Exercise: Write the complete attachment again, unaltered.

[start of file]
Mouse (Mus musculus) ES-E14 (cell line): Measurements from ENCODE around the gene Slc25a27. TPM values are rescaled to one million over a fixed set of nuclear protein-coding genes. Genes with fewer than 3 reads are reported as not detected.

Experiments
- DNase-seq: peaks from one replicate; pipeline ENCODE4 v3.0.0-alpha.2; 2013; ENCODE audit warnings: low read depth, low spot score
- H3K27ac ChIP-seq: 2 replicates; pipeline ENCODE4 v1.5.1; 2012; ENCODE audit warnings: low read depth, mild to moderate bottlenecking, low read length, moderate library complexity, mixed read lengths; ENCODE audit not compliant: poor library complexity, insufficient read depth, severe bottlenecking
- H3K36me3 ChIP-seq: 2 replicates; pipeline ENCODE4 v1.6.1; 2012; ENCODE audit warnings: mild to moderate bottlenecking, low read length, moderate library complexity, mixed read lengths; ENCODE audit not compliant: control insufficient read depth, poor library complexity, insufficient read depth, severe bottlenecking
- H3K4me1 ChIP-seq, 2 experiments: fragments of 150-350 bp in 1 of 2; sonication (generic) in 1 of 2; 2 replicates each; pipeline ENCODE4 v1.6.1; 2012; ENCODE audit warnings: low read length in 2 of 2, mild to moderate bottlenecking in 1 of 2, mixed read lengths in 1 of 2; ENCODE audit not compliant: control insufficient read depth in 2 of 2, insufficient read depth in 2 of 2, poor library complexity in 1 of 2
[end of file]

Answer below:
Mouse (Mus musculus) ES-E14 (cell line): Measurements from ENCODE around the gene Slc25a27. TPM values are rescaled to one million over a fixed set of nuclear protein-coding genes. Genes with fewer than 3 reads are reported as not detected.

Experiments
- DNase-seq: peaks from one replicate; pipeline ENCODE4 v3.0.0-alpha.2; 2013; ENCODE audit warnings: low read depth, low spot score
- H3K27ac ChIP-seq: 2 replicates; pipeline ENCODE4 v1.5.1; 2012; ENCODE audit warnings: low read depth, mild to moderate bottlenecking, low read length, moderate library complexity, mixed read lengths; ENCODE audit not compliant: poor library complexity, insufficient read depth, severe bottlenecking
- H3K36me3 ChIP-seq: 2 replicates; pipeline ENCODE4 v1.6.1; 2012; ENCODE audit warnings: mild to moderate bottlenecking, low read length, moderate library complexity, mixed read lengths; ENCODE audit not compliant: control insufficient read depth, poor library complexity, insufficient read depth, severe bottlenecking
- H3K4me1 ChIP-seq, 2 experiments: fragments of 150-350 bp in 1 of 2; sonication (generic) in 1 of 2; 2 replicates each; pipeline ENCODE4 v1.6.1; 2012; ENCODE audit warnings: low read length in 2 of 2, mild to moderate bottlenecking in 1 of 2, mixed read lengths in 1 of 2; ENCODE audit not compliant: control insufficient read depth in 2 of 2, insufficient read depth in 2 of 2, poor library complexity in 1 of 2